front door as soon as we saw and heard the post van turn up.

Have you received any charming little notes recently?

little notes

Wednesday, 7 September 2011

Late Summer Rain

I really enjoy reading short stories on holiday. Not normally a 'more than one book on the go at a time' woman short stories give a break from the main book, a change when able to read for extended leisurely periods of time. I remember reading Katherine Mansfield at school and have wanted to read more of her. A beautiful birthday gift meant here was my opportunity.

There were some days like this..
'It had been raining all the morning, later summer rain, warm, heavy, quick, and now the sky was clear, except for a long tail of little clouds, like ducklings, sailing over the forest.' Mr & Mrs Dove (in Something childish but very natural by Katherine Mansfield

Monday, 5 September 2011

Not the first woman

As I didn't post last month I thought this week would be a catch up of a quote from each of the books read in August. It took a long time, partly through the break of Paris in July but I finally finished it.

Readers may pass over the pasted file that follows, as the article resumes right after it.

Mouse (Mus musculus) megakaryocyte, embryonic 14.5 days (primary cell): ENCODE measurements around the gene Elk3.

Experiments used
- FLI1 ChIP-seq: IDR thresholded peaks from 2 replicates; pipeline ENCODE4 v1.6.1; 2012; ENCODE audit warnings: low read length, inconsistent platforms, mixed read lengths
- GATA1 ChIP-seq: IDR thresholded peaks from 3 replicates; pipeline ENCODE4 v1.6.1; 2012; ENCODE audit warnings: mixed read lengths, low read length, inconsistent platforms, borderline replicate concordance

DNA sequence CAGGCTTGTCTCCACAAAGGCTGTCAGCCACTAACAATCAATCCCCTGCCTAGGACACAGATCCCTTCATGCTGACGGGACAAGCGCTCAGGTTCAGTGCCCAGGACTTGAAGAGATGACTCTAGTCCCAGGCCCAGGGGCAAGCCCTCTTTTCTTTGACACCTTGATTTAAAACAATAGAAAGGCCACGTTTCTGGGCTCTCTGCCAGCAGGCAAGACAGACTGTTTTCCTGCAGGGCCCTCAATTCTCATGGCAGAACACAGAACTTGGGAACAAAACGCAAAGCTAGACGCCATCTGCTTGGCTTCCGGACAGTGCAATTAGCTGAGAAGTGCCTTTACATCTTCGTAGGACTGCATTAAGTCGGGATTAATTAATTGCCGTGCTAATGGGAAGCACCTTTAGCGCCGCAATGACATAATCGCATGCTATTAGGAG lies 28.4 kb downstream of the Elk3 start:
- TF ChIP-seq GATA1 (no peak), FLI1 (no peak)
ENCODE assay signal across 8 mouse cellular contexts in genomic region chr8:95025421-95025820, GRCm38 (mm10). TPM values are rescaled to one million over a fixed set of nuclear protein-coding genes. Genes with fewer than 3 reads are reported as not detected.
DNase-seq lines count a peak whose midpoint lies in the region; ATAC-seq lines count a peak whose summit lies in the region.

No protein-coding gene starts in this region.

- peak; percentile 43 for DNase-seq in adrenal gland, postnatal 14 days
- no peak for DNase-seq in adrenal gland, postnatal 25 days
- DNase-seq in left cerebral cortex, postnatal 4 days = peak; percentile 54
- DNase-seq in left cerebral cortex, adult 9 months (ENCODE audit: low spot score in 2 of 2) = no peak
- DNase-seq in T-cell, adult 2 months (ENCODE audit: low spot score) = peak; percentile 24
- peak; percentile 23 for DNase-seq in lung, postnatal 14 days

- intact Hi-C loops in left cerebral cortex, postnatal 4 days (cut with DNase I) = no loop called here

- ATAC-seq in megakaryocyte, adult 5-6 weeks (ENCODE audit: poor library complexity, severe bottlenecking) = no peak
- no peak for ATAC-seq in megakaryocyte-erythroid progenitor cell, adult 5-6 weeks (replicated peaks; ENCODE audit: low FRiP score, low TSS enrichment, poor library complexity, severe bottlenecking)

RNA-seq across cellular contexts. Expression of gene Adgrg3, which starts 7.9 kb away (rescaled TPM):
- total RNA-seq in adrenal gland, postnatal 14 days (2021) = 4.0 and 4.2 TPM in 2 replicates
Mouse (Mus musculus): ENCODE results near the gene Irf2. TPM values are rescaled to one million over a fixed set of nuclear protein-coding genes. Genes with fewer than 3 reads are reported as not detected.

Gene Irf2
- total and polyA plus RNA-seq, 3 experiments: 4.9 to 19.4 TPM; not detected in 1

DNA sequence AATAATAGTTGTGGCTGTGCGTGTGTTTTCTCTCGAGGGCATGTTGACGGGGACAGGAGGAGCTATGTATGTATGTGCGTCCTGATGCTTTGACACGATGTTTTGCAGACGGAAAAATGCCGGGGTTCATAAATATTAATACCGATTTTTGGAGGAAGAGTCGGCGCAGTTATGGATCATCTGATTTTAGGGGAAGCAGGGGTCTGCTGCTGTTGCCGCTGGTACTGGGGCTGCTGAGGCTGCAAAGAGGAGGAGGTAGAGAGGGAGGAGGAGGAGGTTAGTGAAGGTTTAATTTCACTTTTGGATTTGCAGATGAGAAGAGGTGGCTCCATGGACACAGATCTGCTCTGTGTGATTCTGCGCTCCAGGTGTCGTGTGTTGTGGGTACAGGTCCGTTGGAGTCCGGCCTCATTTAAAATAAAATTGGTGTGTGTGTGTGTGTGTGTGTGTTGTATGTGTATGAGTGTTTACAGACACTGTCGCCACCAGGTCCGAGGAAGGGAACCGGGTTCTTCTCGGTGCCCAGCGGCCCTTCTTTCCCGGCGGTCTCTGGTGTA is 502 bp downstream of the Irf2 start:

'She was not the first woman, nor the last, to resent watching men with considerably less talent than herself enjoy far greater and challenging opportunities.' Amanda Foreman Georgiana Duchess of Devonshire.

Friday, 2 September 2011

and a chaise longue

Our new house started to feel like home as soon as we unpacked the boxes of books. They are in no particular order, and we already need more book space.

'Thus: of windows, there were two. Both of them faced south, and were high off the floor... Between the two windows was a fourth shelf - the shelf for English and French books. Against the left-hand window was an office-type desk, flanked by a small table for the portable typewriter on one side, and on the other by a fifth bookshelf, this one for Italian literature, classic and modern, and for translations: mainly from Russian - Pushkin, Gogol, Tolstoy, Dostoevsky, Chekov. On the floor, a large Persian carpet, and at the centre of the room, which was long but rather narrow, three armchairs and a chaise longue to stretch out on while reading.'The Garden of the Finzi-Continis Giorgio Bassani

Hope you get a moment to laze and read this weekend.